My mini houses quilt is finished! I know you’ve heard that line before, but let me go back in time to a galaxy far far away, to this:
Mini House Fail. Yep. That center certainly is puckery, demonstrating clear signs of the Training Bra Effect. Evidently, something, somehow was just not right.
It feels like I’ve been sewing on this for ages. . .
But, armed with new templates, I persevered. I cut six different combos for the center before I was finally happy. If the center fabric was too busy. . . fail. If the center was too washed out. . . fail. The yellow and the pink below are really strong colors, but the visual texture is “flat.”
Everything seamed and pressed.
To quilt a small quilt, I use straight pins to baste, sinking the point into the batting. First stabilize the quilt by sewing the strong verticals and horizontals (think: nine-patch), then sew around the rest of the straight line pieces, using a walking foot and fine thread. (I use Bottom Line by Superior Threads for this work as the thread is nice and fine and disappears.)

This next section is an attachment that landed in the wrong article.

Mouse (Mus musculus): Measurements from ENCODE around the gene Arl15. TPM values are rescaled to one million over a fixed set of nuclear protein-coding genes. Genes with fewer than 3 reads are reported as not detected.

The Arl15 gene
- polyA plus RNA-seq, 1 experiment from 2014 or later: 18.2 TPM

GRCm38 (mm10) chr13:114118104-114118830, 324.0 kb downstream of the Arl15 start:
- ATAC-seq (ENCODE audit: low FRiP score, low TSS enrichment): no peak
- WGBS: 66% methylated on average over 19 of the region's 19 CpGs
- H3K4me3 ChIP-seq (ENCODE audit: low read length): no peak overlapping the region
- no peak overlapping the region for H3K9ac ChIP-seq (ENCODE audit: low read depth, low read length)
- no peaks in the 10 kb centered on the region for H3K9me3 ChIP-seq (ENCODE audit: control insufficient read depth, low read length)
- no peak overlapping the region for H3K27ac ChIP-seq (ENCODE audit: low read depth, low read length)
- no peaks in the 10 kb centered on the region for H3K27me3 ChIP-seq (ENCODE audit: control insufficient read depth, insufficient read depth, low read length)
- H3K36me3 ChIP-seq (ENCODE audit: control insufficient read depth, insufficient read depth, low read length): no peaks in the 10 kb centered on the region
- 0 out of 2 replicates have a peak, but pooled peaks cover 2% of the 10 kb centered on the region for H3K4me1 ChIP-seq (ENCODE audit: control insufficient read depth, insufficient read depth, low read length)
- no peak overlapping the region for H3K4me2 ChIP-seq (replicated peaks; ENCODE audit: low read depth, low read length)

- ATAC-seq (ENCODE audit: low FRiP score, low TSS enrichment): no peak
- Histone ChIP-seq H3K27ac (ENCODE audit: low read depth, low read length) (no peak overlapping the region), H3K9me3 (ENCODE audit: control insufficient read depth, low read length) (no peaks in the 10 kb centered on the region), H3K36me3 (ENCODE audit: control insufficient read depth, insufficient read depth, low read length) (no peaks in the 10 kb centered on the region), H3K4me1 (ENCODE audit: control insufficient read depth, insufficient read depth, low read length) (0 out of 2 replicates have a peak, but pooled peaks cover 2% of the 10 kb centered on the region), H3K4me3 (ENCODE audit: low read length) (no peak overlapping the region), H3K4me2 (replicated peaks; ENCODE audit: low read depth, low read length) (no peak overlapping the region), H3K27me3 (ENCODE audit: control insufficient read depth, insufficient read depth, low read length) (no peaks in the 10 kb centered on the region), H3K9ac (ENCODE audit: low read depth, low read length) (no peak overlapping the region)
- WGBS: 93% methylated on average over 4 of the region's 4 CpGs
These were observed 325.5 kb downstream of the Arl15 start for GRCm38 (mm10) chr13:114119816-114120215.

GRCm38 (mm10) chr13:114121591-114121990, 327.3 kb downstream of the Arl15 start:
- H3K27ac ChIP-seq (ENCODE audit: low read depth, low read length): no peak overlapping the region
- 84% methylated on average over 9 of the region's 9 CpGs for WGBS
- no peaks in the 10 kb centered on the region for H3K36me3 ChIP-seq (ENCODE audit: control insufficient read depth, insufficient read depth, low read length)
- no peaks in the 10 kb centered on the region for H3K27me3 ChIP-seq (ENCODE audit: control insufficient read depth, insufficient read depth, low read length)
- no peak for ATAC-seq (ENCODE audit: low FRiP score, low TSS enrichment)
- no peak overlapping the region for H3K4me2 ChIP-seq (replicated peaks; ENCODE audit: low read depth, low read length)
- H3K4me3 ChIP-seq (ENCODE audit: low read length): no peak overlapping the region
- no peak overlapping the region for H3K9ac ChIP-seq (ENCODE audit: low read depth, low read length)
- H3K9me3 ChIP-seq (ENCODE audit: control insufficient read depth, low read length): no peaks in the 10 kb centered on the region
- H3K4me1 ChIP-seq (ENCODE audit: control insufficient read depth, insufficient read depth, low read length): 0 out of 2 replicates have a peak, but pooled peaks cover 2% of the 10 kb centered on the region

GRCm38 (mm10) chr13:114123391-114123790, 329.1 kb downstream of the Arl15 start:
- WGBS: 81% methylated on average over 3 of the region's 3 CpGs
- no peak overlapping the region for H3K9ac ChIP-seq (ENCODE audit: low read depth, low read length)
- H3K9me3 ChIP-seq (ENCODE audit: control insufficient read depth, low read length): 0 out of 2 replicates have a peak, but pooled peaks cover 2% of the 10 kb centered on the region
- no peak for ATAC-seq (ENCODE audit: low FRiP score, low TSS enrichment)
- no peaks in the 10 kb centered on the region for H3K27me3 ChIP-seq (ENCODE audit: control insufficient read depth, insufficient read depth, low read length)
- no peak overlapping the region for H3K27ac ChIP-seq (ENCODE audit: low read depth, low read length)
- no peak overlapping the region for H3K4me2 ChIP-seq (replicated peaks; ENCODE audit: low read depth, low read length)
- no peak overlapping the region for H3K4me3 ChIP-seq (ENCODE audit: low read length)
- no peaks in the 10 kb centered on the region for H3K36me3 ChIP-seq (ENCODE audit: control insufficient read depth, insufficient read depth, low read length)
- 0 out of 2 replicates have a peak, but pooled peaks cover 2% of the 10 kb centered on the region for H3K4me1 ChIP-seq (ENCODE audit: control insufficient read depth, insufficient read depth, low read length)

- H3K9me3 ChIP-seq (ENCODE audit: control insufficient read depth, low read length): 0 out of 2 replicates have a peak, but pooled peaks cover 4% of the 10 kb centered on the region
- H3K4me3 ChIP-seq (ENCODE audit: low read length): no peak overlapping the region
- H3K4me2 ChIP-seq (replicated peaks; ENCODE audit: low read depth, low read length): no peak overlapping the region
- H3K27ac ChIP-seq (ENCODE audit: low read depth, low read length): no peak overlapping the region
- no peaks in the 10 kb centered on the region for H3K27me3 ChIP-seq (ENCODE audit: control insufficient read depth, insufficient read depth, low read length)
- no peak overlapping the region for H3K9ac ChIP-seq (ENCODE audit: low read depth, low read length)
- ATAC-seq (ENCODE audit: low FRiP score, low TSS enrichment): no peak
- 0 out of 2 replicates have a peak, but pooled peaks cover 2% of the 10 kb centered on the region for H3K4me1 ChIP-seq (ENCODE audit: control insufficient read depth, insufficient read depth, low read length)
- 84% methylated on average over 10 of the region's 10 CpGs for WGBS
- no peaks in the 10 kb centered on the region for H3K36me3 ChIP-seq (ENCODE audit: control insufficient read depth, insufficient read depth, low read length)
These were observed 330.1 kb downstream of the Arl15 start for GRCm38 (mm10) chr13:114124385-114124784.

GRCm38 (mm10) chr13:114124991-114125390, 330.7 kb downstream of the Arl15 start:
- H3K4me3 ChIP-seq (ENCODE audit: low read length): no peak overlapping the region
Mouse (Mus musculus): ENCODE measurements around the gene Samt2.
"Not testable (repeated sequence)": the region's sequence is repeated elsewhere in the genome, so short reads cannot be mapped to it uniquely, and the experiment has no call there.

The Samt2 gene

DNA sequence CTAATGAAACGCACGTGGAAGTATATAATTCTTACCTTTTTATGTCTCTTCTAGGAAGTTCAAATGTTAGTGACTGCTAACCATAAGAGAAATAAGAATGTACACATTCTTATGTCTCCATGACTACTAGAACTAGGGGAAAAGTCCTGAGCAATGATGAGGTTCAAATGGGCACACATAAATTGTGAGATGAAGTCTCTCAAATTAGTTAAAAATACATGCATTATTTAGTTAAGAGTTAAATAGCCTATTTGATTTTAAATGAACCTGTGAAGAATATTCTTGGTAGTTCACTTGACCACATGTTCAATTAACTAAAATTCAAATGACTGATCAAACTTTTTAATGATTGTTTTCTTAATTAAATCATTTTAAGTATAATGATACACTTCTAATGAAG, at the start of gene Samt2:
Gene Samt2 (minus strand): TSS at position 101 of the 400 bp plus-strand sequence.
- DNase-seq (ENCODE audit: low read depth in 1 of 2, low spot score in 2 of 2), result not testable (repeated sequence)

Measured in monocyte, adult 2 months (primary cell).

I stitched in clapboard on the houses, horizontal on the flatter houses and vertical on the squares, but broke out into curvilinear on the dotty houses. I swirled in a bush, did a curvilinear on the front porches and the yellow points of the Lemoyne Star, then outlined and stitched in the sky in a random fluffy cloud effect. A strong binding finished it off.
To help with hanging, I cut giant 6″ squares, folded them in half diagonally, then attached them in to the corners; I’ll insert a dowel cut to size, insert in the corners, and suspend the quilt from a push pin.
This is quilt # 147 on my 200 Quilts List and is 18″ square.
I still feel this way about my home!
Note: For an excellent video with tips for the traditional construction of the Lemoyne Star, head *here.*